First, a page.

The Colour Palace, which opens to the public tomorrow, will host a variety of events over the next month as part of the London Festival of Architecture.
Ilori and Pricegore designed both the form of the pavilion and its bright colour palette to reference traditional African textiles found in Lagos, but also in the markets of nearby Peckham, which has a large Nigerian community.
"The store owners there create shops like a palace, with fabrics arranged as a display, but also as structure to protect them from the sun," he told Dezeen. "We wanted to recreate that here."
The bold colour palette offers a stark contrast to the heritage-listed Dulwich Picture Gallery, which was completed by John Soane in 1817, making it the oldest public art gallery in England.
"The beauty of the pavilion's design is that it stands bold and proud surrounded by the history of Sir John Soane's iconic building, celebrating history and culture," said Ilori.
"Its patterns and shapes calmly welcome you from a distance until you get closer and closer, and you're blown away with an explosion of colour that immediately demands your attention."
There are however some elements of the pavilion that reference Soane's design.
The gallery contains exhibition rooms that are either cubes or double cubes. The Colour Pavilion, a 10 metre by 10 metre cube, repeats this geometry.
"The idea of strong geometry runs throughout the project – it's our way of siting it in its place," explained Alex Gore, co-founder of Price Gore.
The designers chose to soften the pavilion's strong geometric form by creating a facade made up of thousands of hand-painted pieces of timber. A geometric pattern created by Ilori and Pricegore is painted across the timber pieces.
"It is very delicate, but also monumental," Gore told Dezeen. "Looking directly at the facade the building is solid, but from other angles it is more complex."
The pavilion will be used for performances, activities like yoga, and as a ticket office. It stands beside the galley's main entrance.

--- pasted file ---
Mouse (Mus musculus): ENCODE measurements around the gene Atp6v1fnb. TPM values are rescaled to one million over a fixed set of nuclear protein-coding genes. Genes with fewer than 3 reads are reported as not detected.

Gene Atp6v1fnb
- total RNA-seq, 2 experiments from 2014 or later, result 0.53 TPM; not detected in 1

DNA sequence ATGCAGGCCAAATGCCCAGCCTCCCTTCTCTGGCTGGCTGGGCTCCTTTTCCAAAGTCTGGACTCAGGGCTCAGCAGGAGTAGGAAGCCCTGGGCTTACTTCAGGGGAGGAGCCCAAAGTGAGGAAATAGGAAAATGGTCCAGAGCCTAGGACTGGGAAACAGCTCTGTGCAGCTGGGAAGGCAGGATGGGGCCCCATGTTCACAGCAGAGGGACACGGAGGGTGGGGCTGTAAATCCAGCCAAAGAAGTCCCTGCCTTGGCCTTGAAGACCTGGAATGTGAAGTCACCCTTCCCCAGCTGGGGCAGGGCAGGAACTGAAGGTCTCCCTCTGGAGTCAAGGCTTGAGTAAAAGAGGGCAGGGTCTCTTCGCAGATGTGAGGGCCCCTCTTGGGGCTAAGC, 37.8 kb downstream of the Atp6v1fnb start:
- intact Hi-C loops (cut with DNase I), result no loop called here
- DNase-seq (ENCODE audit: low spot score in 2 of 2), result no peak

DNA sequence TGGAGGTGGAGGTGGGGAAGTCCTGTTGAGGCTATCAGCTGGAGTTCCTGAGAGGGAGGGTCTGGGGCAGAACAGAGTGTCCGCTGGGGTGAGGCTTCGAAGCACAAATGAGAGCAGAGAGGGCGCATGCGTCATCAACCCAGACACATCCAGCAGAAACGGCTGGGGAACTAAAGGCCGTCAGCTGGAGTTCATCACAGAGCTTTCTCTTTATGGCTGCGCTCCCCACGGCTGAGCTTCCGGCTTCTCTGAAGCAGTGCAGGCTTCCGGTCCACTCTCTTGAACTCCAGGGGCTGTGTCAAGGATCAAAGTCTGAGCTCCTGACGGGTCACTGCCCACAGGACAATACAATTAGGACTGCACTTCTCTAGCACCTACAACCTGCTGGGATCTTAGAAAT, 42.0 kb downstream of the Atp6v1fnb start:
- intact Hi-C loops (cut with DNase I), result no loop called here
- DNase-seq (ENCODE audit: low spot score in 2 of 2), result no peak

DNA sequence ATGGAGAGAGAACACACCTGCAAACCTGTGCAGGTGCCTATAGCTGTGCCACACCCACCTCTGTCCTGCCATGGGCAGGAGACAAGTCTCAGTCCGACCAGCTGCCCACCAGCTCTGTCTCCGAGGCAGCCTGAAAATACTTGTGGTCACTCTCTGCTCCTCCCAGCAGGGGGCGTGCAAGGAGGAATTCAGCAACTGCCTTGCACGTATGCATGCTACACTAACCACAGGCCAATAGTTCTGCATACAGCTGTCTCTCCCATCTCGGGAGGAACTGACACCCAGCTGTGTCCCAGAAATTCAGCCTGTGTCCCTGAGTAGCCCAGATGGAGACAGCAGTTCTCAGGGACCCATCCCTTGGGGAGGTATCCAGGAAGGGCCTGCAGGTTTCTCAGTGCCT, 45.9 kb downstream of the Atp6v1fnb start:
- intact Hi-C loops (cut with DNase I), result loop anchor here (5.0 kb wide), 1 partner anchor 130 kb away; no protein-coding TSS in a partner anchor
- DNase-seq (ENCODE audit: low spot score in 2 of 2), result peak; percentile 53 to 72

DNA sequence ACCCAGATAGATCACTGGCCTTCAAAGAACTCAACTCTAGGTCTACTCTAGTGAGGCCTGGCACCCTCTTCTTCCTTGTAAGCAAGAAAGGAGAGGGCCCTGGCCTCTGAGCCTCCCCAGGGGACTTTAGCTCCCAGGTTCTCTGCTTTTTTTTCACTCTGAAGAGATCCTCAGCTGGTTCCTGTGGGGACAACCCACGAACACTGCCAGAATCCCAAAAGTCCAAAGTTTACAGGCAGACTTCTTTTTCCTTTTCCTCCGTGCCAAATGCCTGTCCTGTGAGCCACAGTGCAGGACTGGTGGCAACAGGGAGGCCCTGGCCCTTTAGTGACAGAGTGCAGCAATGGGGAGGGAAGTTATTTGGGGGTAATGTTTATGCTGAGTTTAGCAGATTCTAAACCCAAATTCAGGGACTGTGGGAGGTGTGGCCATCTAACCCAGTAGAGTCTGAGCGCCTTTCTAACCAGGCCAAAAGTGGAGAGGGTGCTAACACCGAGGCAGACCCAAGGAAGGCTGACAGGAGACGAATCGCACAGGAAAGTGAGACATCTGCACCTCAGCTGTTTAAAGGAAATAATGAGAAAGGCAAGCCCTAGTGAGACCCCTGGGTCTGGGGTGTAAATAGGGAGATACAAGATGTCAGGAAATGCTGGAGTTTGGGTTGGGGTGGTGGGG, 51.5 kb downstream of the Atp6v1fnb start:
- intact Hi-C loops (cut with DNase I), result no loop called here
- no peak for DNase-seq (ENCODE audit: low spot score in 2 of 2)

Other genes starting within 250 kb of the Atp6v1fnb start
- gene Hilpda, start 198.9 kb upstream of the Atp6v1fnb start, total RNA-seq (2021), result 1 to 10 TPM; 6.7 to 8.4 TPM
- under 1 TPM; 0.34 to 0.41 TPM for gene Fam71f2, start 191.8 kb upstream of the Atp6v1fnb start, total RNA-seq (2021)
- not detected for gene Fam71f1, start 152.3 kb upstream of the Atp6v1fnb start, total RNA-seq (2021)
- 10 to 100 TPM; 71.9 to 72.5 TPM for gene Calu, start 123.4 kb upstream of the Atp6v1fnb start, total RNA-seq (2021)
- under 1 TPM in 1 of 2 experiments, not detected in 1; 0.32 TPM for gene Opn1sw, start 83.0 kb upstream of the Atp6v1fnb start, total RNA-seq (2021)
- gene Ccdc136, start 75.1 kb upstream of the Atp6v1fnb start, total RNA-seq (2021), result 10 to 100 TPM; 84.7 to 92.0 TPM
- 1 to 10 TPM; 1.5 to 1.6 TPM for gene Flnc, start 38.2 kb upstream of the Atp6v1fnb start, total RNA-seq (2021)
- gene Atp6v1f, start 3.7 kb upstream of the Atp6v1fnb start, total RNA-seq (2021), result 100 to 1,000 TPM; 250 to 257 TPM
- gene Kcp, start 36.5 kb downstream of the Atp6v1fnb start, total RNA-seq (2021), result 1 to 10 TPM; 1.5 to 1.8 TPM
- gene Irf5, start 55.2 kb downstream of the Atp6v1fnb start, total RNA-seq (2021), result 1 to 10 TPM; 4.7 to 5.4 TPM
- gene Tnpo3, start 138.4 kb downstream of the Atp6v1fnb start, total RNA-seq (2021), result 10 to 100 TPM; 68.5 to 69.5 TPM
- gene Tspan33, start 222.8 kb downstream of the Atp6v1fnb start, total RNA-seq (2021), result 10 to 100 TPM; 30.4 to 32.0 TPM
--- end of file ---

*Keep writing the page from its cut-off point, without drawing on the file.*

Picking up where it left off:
"It is twisted 45 degrees as a public gesture to create a dynamic entry and public space," said Gore. " It's simple but quite effective."
The entire pavilion is constructed from simple materials. The main structure, designed by structural engineer HRW and fabricated by RASKL, is made from five-centimetre-thick lengths of timber, arranged in one-metre cubes.
This structure is supported on steel legs that are wrapped in concrete manhole chambers to weigh the structure down.
A walkway within the timber structure, which runs around the inside of the pavilion, is access by two pink staircases.
"The interior feels like a theatre in the round," said Gore. "The stairs coming down can form a backdrop, and you can get inside, like the back of house at a theatre."
Pricegore and Ilori won a competition to design the building in 2018. It is the second Dulwich Pavilion to be built at the gallery for the London Festival of Architecture, following IF_DO's mirrored pavilion in 2017.
The pavilion aims to attract more people to gallery and diversify its visitors, which the designers hope the building will achieve.
"Spaces are very much about belonging. If people don't feel belonging, why would they come here?" said Ilori.
"The idea was to create something that is architecture for everyone."
The London Festival of Architecture 2019 takes place throughout June, with events happening across the city.
An installation of paper architecture at the V&A, created by architects including Zaha Hadid Architects, Madelon Vriesendorp and Sarah Wigglesworth, is one of the 10 best installations and talks to see during the festival picked by Dezeen.
Photography is by Adam Scott.
Design: Pricegore with Yinka Ilori
Client: Dulwich Picture Gallery, London Festival of Architecture
Structural engineer: HRW
Furniture: Arper, Very Good and Proper
Pavilion paint partner: Mylands